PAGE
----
Six weeks out from the start of the 2013 season, what’s to say the Crimson Tide won’t become the first repeat SEC champion in the Bowl Championship Series era and win its third BCS title in a row?
Alabama coach Nick Saban’s accomplishments have entered Bear Bryant territory, so naturally the Saban-vs.-Bear question came Thursday. Not so naturally, the question came to the coach who came within five yards of denying Saban in December.
“I don’t know about that,” Georgia’s Mark Richt said during Thursday’s final day of Media Days at the Wynfrey Hotel. “Everybody has their issues. Everybody has their competition level across the board. I really wouldn’t know what it looked like back then, to be honest, to give you a good answer on that.
“But, you know, I guess we’ve had, what, seven national championships in a row here in our league? I think only two were undefeated seasons. You know, people are getting beat and still winning the national championship. LSU lost twice and won the national championship.
“I think everybody is beatable. I think some of it is, quite frankly, the way the BCS is set up. There’s some good fortune.”
So, Richt is saying Saban is a lucky beneficiary of the system?
“If Ohio State wasn’t on probation, they might have played (for the title) last year,” Richt said. “If whoever lost at the end, Kansas State lost at the end, whoever, there’s just some teams that had to lose to make that opening for us or Alabama at the end of that SEC Championship game.
“Sometimes you just hit it right. Tommy Tuberville has a team that goes undefeated (Auburn in 2004), didn’t get into the national championship game. I think there’s a little bit of fortune that happens the way the BCS has been set up in the past.”
Alabama fans already worry about SEC/Alabama/Saban fatigue outside of the league, but do we detect some within the league? Maybe just a little?
Thursday was the day for it.
Yes, we’ve heard three days of discussion about SEC commissioner Mike Slive’s impatience with NCAA reform and restructuring.
We’ve talked hurry-up offenses allegedly causing injuries, ad nauseum.
We’ve hit on disturbing player off-field issues, not to be confused with Texas A&M quarterback Johnny Manziel’s stupid Heisman winner tricks.
Come Thursday, things once again rounded back to Alabama, with the league releasing its predicted order of finish. A record 243 media voted, and the Crimson Tide received 182 first-place votes to win the SEC title.
The league also announced its preseason All-SEC team. Alabama placed 16 players on the first, second or third teams --- five more than second-place LSU.
Thursday was also Alabama’s day to meet with the record 1,239 media, and even Saban sounded fatigued of it.
“Hard to believe this is my 12th SEC Media Days, seventh at Alabama,” he said. “I hope y’all had a wonderful summer.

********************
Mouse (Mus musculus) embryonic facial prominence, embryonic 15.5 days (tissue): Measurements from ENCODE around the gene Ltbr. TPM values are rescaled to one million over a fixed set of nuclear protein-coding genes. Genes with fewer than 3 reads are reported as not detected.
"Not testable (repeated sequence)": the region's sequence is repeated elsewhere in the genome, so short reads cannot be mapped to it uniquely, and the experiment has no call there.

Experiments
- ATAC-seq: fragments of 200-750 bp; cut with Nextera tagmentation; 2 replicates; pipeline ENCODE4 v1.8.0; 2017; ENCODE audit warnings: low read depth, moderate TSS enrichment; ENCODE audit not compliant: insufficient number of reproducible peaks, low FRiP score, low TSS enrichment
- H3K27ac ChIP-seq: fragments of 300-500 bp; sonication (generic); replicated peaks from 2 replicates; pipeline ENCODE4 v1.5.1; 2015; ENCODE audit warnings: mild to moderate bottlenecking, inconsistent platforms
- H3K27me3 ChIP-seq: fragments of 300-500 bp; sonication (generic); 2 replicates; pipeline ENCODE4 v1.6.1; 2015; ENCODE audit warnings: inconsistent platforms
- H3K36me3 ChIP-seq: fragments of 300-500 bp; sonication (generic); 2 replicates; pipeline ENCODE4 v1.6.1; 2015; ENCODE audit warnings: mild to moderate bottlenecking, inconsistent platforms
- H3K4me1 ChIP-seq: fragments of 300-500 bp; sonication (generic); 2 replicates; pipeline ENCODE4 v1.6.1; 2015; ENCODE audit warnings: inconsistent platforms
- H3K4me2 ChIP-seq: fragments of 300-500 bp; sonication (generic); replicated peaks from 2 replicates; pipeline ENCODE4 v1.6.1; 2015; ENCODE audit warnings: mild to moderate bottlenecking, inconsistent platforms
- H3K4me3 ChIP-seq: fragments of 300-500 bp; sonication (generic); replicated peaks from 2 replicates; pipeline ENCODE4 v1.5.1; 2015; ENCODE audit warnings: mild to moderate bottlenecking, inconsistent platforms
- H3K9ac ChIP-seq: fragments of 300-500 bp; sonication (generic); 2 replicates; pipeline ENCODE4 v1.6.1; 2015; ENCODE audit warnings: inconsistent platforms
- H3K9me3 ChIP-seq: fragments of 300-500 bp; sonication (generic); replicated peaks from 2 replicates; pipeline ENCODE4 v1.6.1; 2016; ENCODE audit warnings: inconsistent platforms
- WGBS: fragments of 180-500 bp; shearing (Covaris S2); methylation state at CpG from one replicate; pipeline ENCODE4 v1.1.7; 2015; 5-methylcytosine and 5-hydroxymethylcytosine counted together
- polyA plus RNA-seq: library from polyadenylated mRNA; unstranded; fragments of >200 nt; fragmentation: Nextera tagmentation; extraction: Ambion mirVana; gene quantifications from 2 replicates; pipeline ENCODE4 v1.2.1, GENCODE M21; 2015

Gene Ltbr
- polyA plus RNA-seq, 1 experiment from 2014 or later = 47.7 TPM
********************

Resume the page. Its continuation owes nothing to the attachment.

“For us, for me personally, it’s perfect. I had a great vacation, then I get the opportunity to come here and see 1,200 of my very closest friends all at the same time. So we appreciate that.”
Saban went on to tweak media for their 4-17 record in picking SEC champions over the past 21 years, a well-worn way to deflect expectations and gush at these proceedings.
He came into the main media ballroom after Georgia’s session. It’s uncertain whether he was aware of Richt’s tepid take on Alabama’s Bearish run, but Saban seemed to concede some luck factor.
“We’re obviously proud of what our team was able to accomplish last year and the year before, but we also learned that there’s five or six plays that sort of can define your season and make a difference in the season,” he said. “I could go back to last season and say the two-minute drive against LSU, not scoring on fourth-and-two against Texas A&M, Georgia blocking the field goal in the SEC Championship game and getting up 21-10.
“I mean, fundamentally, we didn’t execute in some of those circumstances. Some of them we did, and we benefitted from it.”
It’s all a matter of preparing players for that handful of plays, Saban said. He’s done that pretty well at Alabama, well enough for the Tide to win three of the past four BCS titles.
He’s done it well enough to make it cliché.
Count on Alabama to be a favorite, and count on fulfillment of those expectations coming down to those few plays in those two or three close games that decide everything.
Count on it this year, anyway, Richt said. The BCS era ends in 2014, and maybe those who long can benefit from a changeup in the system.
Until then, head off controversy with caveats.
“In the future, we certainly know there’s going to be at least a four-team playoff to get it started, maybe a little bit better gauge of getting the right people in that game,” Richt said. “But not to downplay anything they’ve done, that Coach Saban has done.
“They’re tremendous coaches, they develop them well, get them ready to play the big games.”
Sports columnist Joe Medley: 256-235-3576, firstname.lastname@example.org. On Twitter @jmedley_star.